13th International Conference on Thai Studies from 15-18 July, 2017. Chiang Mai University

“The Pre-Modern State and Its Archival Remains ‒ The Contributions of Diplomatics to Thai Studies”

Panel Conveners: Jan R. Dressler (Hamburg) and Dr Hiroshi Kawaguchi (Aichi)

In recent years the auxiliary science of diplomatics has increasingly attracted attention as a means of investigating the development of the pre-modern Siamese state and its administration through the examination of its archival remains. This panel will be devoted to current research into these documentary artefacts of Siamese and Southeast Asian origin dating from the 16th to the late 19th century.

As a sub-discipline of historical inquiry, diplomatics provides a set of methods of examining written material of a non-literary, official nature (such as land titles, documents of taxation and labour control, royal grants, court records, legislation, etc.). Initially developed in Europe during the early 18th century as a method of scrutinizing the authenticity of official documents, the discipline of diplomatics has since then broadened and refined its methodology and thereby contributed to the understanding of pre-modern administration and government.

Research in diplomatics today not only endeavours to investigate the development of writing materials, inks, scripts (extrinsic elements), and the characteristic features of administrative texts and the employment of language therein (intrinsic elements) alone, but also attempts to elucidate the bureaucratic context and administrative practices in which these documents were generated and put to use. These different approaches help historians to assess the nature and value of often scattered documents as sources providing insight into the development and functioning of the pre-modern state, beyond their sole quality as repositories of particular political and economic information.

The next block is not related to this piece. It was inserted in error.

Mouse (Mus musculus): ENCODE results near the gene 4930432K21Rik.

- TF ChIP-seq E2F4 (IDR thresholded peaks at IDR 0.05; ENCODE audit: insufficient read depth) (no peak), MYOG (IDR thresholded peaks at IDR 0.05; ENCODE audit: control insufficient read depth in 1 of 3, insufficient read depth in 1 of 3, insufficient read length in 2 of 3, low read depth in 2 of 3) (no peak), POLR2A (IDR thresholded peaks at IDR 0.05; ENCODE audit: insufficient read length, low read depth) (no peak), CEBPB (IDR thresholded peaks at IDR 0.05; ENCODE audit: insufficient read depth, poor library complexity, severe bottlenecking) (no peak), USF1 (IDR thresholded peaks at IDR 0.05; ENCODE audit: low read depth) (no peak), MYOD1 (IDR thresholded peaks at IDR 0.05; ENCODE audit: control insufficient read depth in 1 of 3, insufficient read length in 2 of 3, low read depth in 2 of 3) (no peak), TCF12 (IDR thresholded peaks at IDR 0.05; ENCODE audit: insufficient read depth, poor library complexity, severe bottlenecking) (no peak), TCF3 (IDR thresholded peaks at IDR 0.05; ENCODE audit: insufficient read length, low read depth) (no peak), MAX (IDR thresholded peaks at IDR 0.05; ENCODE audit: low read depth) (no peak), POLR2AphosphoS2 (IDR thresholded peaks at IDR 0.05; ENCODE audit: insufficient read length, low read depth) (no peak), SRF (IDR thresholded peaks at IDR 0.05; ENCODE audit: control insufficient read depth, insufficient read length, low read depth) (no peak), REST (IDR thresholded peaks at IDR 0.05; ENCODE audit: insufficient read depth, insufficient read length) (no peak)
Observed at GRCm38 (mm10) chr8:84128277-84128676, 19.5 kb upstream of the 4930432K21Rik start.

This panel aims at increasing awareness among colleagues and the interested public about the value of archival remains and the possible contribution of the diplomaticists’ approach to our understanding of these sources in particular, and more broadly to the study of the Siamese state and its development.

The meeting shall furthermore provide an opportunity for the exchange of experiences in the application of the methodology and the dissemination of insights gained during the re-search process in order to focus and facilitate future research.

Fellow researchers and scholars are cordially invited to contribute papers which address any of the following four aspects:

  1. I) Extrinsic and intrinsic elements of archival sources
  2. II) Design and practices connected to royal and official seals

III) Modes of drafting and issuing documents in pre-modern chancelleries and their function in public administration

  1. IV) Questions of relevant terminology and the editing process of primary sources

The panel conveners equally encourage the contribution of papers concerning the diplomatic usages of polities from throughout the South- and Southeast Asian region, which may provide a comparative perspective onto the Siamese case.

Proposals:

In addition to providing a name, institutional affiliation and email, paper proposals should include a short abstract (ca. 250 words) and keywords. For further information concerning this panel and paper proposals, please contact the panel conveners:

Jan R. Dressler (PhD candidate, University of Hamburg, Germany)

janrdressler@gmail.com

Dr Hiroshi Kawaguchi (Aichi University, Japan)

kwgchhr@gmail.com

The deadline for paper proposals is October 31st, 2016.

For further information about the 13th International Conference on Thai Studies, please visit the conference website at:

http://www.icts13.chiangmai.cmu.ac.th/

Or contact the 13th ICTS Secretariat:

icts13.cm@gmail.com / icts13@cmu.ac.th

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